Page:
from The American Heritage® Dictionary of the English Language, 5th Edition.
- noun The act or an instance of vituperating.
- noun Sustained, harshly critical language; invective.
from The Century Dictionary.
- noun The act of vituperating; censure with abusive terms; abuse; railing.
- noun Synonyms Objurgation, scolding, reviling, upbraiding.
from the GNU version of the Collaborative International Dictionary of English.
- noun The act of vituperating; abuse; severe censure; blame.
from Wiktionary, Creative Commons Attribution/Share-Alike License.
Criticismor invectivewhich is sustained and considered to be overly harsh; the act of vituperating; abuse; severe censure; blame.
from WordNet 3.0 Copyright 2006 by Princeton University. All rights reserved.
- noun abusive or venomous language used to express blame or censure or bitter deep-seated ill will
from Wiktionary, Creative Commons Attribution/Share-Alike License
The failing in question formed the chief subject of vituperation -- _vituperation of the dead!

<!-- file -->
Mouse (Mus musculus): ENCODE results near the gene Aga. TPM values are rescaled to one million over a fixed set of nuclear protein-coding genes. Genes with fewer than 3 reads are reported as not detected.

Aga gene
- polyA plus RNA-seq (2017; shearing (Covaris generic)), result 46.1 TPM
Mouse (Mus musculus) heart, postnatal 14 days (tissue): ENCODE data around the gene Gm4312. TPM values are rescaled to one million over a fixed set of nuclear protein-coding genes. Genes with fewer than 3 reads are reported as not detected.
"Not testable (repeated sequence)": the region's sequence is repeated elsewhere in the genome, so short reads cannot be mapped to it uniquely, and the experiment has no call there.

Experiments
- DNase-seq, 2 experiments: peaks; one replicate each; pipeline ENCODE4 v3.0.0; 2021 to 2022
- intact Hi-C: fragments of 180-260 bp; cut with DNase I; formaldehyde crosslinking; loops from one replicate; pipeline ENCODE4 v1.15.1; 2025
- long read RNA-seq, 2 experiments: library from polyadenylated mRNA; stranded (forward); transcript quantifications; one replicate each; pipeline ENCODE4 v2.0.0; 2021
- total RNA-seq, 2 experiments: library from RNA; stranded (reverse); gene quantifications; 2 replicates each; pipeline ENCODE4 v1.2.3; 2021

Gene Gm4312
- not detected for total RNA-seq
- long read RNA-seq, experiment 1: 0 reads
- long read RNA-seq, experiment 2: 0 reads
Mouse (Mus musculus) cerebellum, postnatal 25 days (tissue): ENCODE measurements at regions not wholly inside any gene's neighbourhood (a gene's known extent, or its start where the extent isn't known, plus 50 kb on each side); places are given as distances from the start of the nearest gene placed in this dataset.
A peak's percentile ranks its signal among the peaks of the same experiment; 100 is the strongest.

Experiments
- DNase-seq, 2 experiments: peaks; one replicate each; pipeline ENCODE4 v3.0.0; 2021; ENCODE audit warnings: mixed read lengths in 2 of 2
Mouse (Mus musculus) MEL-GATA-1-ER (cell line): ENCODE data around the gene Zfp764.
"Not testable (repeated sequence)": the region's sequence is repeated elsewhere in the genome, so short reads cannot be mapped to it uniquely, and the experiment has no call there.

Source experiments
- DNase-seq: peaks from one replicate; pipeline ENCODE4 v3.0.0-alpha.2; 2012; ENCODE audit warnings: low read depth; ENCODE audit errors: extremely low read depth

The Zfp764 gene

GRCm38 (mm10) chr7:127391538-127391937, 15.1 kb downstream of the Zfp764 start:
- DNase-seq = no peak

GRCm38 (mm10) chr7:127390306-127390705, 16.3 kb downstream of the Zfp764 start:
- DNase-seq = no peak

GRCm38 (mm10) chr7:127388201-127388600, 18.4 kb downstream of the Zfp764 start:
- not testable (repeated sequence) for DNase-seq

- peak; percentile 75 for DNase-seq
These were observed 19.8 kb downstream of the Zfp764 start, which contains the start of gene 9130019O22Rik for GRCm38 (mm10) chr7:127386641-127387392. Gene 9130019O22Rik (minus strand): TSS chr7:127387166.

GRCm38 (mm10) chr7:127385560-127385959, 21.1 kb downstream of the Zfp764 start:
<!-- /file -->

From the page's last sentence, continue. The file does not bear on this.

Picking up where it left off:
This homicide-saturated vituperation is endemic among mini-Limbaughs.
So let us gather together from time to time to engage in vituperation and denigration and righteous indignation and exasperation so that each of us might amuse and rile as best we can.
Charlie Baker's Facebook page, similarly once the exclusive preserve of unctuous "He's just so tall" verbiage, alternating with ugly vituperation, is now studded with rejoinders and tweaks from plucky digital campaigners ( "Well where the hell was Baker at in my community.
But then again Denby deems "vituperation, which is insulting, nasty, but well, clean," a valuable activity in a democratic culture.
Petty animosities should not fill their pages with vituperation, which is shocking to refined sensibilities; neither should the reading public be forced to search for original matter with a microscope.
And beneath the vituperation was the telltale entreaty to Tanenhaus that he should exercise more judgment in his selection process if anyone wanted to take the
Respect for referees was always going to be a hard sell in a culture where civility has broken down, vituperation plagues the blogosphere and the streets seethe with random fury.
Nonetheless, if I hear a client tell a staff member to "f-off" or utter some other such bilious vituperation, I'll inevitably feel compelled to come forward and ask for an immediate remedy.
No one has noticeably booed her cast epithets or personal vituperation in public as far as I know — because her audiences have been pre-selected to be friendly.
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